Japanese Foreign Minister Toshimitsu Motegi will visit Britain this week for what he said will be difficult talks with British Trade Minister Liz Truss, with the hope of finding middle ground and concluding a post-Brexit trade deal.
FILE PHOTO: Japanese Foreign Minister Toshimitsu Motegi speaks during his meeting with Philippines' Foreign Affairs Secretary Teodoro Locsin Jr. in Manila, Philippines January 9. REUTERS/Willy Kurniawan“It is indispensable to swiftly form a framework for trade and investment between Japan and Britain that will replace the Japan-EU EPA to ensure the smooth continuation of bilateral businesses,” Motegi told reporters on Tuesday, referring to an economic partnership agreement with the EU.
The two countries hope to clinch a deal before Britain’s transition out of the European Union concludes at the year end, to avoid any gaps in bilateral trade arrangements.
Motegi’s Aug. 5-7 visit to Britain will be the first overseas trip for any Japanese government minister since the global spread of the novel coronavirus, he said.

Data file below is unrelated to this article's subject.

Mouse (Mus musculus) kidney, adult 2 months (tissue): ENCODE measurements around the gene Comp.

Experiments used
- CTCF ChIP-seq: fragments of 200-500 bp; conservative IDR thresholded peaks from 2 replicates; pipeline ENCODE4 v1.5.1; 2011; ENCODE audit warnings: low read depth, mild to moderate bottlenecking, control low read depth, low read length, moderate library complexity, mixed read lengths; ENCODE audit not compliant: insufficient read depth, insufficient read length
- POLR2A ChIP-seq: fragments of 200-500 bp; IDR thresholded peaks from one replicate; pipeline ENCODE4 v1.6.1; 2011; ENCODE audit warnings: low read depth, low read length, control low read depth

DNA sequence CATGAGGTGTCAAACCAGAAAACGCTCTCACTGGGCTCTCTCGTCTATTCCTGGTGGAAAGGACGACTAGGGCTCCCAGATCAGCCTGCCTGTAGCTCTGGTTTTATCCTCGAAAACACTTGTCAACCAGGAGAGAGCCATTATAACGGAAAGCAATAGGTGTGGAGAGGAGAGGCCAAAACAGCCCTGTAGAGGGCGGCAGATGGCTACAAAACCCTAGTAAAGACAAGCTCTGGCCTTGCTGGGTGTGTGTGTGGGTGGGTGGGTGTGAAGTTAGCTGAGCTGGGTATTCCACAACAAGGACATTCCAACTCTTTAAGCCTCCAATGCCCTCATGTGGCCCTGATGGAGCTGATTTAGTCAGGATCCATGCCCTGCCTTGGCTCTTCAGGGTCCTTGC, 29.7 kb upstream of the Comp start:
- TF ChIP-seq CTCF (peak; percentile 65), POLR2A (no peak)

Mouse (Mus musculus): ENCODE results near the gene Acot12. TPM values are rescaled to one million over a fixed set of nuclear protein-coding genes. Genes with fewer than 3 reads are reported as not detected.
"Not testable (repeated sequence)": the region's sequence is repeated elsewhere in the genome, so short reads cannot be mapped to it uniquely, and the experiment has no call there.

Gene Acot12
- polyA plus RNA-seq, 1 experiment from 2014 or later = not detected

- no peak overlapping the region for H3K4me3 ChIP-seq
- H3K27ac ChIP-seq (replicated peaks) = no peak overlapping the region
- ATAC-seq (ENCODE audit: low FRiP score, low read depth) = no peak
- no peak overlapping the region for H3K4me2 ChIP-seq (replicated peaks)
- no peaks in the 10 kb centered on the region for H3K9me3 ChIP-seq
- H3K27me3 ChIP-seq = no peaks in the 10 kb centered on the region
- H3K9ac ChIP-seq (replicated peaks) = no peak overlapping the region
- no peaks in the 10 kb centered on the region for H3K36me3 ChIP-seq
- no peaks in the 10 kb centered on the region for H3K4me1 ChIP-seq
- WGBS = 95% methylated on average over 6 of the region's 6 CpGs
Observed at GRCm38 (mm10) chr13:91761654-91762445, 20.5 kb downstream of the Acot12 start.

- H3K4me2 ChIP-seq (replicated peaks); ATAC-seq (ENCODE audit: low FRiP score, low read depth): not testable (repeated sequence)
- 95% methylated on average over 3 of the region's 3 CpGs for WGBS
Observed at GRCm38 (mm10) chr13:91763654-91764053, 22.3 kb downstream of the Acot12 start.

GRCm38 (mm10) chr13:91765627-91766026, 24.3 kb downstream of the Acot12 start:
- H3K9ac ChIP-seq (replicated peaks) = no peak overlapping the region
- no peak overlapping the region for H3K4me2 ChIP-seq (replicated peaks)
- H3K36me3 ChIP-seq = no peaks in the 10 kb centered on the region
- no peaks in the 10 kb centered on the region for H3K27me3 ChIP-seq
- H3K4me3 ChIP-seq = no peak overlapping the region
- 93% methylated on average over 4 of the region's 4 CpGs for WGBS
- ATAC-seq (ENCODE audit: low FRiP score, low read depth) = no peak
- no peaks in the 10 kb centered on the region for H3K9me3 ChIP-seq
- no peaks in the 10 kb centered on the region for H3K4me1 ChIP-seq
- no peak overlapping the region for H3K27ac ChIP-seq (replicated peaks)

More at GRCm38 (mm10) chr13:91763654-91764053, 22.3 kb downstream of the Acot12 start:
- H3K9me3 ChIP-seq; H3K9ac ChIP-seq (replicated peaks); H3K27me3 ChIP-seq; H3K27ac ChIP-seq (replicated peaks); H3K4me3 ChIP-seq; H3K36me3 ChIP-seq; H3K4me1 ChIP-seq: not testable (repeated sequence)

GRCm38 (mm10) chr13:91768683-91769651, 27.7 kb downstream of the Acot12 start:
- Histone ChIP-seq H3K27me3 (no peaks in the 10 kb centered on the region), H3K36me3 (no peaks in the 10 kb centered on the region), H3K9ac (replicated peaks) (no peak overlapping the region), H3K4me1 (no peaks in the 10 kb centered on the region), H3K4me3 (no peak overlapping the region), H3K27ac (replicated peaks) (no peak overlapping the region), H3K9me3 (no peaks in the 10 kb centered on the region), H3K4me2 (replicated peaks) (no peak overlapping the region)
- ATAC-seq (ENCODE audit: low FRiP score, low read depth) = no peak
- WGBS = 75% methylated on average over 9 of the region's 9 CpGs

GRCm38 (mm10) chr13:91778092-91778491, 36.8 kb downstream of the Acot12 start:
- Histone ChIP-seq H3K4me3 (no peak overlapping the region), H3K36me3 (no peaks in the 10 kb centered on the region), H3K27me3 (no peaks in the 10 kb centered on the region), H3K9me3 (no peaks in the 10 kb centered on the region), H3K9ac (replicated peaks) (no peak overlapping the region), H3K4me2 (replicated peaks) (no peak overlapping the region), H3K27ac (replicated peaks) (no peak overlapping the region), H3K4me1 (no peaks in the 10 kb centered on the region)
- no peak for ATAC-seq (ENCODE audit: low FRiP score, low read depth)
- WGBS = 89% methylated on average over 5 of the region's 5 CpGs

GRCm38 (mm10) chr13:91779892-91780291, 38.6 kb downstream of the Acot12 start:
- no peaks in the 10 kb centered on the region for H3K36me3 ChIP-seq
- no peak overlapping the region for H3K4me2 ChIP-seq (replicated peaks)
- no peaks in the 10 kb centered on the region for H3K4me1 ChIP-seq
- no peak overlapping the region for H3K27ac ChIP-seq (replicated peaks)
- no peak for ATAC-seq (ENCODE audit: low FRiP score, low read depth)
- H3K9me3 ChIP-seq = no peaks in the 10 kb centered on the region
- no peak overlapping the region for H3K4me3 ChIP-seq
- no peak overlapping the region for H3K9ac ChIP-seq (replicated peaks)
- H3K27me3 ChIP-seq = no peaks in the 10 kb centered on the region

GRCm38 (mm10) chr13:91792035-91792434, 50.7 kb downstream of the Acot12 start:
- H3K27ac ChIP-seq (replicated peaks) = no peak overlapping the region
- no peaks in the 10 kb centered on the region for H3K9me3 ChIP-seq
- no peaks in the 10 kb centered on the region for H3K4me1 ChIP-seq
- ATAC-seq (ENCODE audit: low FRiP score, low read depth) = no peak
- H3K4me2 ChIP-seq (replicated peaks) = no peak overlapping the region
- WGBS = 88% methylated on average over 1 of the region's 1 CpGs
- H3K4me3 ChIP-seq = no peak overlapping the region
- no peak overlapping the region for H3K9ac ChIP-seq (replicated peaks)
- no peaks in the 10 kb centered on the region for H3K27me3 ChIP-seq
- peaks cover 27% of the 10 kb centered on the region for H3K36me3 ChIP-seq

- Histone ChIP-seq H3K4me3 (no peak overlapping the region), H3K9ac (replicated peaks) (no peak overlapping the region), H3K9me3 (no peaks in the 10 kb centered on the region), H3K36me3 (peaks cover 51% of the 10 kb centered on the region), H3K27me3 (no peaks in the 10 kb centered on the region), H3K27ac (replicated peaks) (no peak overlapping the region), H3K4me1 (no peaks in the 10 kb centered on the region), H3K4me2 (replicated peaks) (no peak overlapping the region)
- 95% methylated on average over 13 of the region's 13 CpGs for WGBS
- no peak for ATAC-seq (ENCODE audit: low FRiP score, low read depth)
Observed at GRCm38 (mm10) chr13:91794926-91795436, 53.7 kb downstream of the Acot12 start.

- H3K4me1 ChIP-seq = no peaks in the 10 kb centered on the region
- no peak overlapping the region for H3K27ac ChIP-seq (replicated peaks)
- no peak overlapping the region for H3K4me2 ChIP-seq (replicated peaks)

“Difficult negotiations such as this, where national interest is at stake, cannot be conducted over the telephone,” he told a regular news conference.
“We will negotiate face-to-face. I’m afraid negotiations will last many hours, but I would like to find middle ground and reach an agreement.”
Motegi, asked about the Hong Kong government’s postponement of a city legislative election, said he had “grave concerns” about the issue.
“It is important for Hong Kong to develop in a democratic and stable manner, while its free and open structure is maintained under the ‘one country, two systems’ principle. That’s Japan’s consistent stance,” he said.
“Holding a free and fair election without delay is an important basis for that. Japan would like to keep an eye on the situation surrounding the Hong Kong legislature election while cooperating closely with other countries concerned.”
Hong Kong leader Carrie Lam on Friday postponed the Sept. 6 election to the Chinese-ruled city’s legislature by a year, citing the public health risk from the novel coronavirus.
The pro-democracy opposition in the former British colony had been hoping to win a historic majority in the legislature.